Recent Violence Spark Question of "Where Is Safe?" - By Chris Gearing

Wednesday, September 18, 2013

Watch Dr. Sylvia Gearing on CBS 11 answer the question - with all of the violence happening in the last few months (i.e., the Boston Marathon bombing, the Naval Yard shooting, the Sandy Hook Elementary shooting, etc.), where can you feel safe? Click Here

Positive Pregnancy Tests Sold On Craigslist - By Chris Gearing

Wednesday, September 04, 2013

Watch Dr. Sylvia Gearing on the CW33 discuss the new trend of women selling positive pregnancy tests on Craigslist - click here.

Suicide - Is This Generation More Depressed or More Aware of Suicide? - By Chris Gearing

Friday, June 07, 2013

Watch Dr. Sylvia Gearing examine why the rate of teen suicide is continuing to climb even though we know more about teen suicide than ever - click here.

According to the Centers for Disease Control and Prevention, one in five US teenagers considers suicide every year.

Psychologists know more about suicide than ever, but the rate of teen suicide has climbed steadily over the generations and is now the third leading causing of death for Americans from 15 to 24 years of age. So, why does the rate of teen suicide continue to grow even though Americans are taking more action than ever to stop suicides?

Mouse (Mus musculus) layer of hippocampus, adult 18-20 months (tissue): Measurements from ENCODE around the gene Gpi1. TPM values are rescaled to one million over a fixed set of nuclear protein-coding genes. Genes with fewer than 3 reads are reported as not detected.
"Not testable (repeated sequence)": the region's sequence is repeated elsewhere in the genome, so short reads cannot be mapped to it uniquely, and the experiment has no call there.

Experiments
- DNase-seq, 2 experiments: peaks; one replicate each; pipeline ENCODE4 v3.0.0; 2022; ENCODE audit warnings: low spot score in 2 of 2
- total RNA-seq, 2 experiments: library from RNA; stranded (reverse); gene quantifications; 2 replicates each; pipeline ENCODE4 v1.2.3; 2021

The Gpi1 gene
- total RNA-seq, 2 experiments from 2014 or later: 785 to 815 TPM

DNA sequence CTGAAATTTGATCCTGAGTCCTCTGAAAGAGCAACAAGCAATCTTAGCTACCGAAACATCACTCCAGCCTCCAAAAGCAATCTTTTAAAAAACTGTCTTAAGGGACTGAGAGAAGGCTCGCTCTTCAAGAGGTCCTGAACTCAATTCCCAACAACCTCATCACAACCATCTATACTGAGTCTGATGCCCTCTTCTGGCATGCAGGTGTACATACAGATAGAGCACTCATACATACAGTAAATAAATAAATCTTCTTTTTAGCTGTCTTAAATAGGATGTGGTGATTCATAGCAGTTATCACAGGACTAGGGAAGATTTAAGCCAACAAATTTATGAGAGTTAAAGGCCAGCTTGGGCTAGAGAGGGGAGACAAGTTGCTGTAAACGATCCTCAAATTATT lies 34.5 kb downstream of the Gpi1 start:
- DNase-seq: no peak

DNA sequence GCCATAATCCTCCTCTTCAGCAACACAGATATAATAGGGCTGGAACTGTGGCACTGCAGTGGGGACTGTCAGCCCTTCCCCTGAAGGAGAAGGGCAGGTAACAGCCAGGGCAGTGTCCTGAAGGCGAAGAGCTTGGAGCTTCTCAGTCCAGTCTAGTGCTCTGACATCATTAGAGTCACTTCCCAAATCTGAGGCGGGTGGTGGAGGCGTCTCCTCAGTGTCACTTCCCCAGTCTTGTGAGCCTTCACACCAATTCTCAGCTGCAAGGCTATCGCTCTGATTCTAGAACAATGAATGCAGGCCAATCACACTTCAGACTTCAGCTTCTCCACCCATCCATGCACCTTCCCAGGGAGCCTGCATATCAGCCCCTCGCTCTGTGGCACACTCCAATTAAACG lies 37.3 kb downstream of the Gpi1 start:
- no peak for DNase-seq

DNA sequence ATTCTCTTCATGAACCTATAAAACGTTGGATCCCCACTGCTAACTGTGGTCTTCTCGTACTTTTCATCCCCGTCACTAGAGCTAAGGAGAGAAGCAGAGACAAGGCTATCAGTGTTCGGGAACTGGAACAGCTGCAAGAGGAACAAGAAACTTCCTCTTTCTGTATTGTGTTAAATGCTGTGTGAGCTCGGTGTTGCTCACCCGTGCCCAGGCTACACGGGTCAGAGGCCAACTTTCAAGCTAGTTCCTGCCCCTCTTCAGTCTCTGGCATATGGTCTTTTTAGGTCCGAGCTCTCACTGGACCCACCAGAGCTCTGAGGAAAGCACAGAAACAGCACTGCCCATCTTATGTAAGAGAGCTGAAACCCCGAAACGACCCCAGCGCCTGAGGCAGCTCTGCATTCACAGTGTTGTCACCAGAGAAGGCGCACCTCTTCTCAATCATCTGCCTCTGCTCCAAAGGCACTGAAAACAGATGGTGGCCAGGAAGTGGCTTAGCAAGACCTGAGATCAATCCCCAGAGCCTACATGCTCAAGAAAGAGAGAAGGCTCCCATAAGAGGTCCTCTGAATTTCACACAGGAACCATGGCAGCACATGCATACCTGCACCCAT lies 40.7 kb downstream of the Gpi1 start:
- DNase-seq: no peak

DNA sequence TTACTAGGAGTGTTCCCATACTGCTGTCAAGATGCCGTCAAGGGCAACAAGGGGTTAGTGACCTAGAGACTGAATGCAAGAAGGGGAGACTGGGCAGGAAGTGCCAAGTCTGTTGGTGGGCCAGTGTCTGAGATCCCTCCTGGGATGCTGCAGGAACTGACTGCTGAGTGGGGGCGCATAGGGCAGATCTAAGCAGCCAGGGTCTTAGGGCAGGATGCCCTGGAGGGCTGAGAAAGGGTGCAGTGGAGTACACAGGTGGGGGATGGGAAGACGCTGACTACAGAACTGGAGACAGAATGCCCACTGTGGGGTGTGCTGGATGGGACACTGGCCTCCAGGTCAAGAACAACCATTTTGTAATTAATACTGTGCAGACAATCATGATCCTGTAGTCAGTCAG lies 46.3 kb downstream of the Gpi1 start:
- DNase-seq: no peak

Epidemic Depression:

Part of the answer is that teen depression and anxiety are reaching epidemic levels. Research has found that teen depression has increased tenfold over the last century and it strikes a full decade earlier than it did fifty years ago. That means that this generation is ten times more likely to reach clinical levels of depression, and they will likely become depressed when they are still children. In addition once depression and anxiety have set up shop in your child’s mind, they are more likely to return in the future. Severe depression reoccurs about 50% of the time.

Swept Under The Rug:

Even though suicide attempts indicate very serious mental health issues, very few suicidal teens actually receive professional treatment. According to research, 60-80% of American teens who attempt suicide do not seek out professional treatment until after the second suicide attempt. Their friends and family downplay the suicide attempt and try to make it a temporary anomaly. Hopefully, they don’t wait until it’s too late.

Deadly Differences: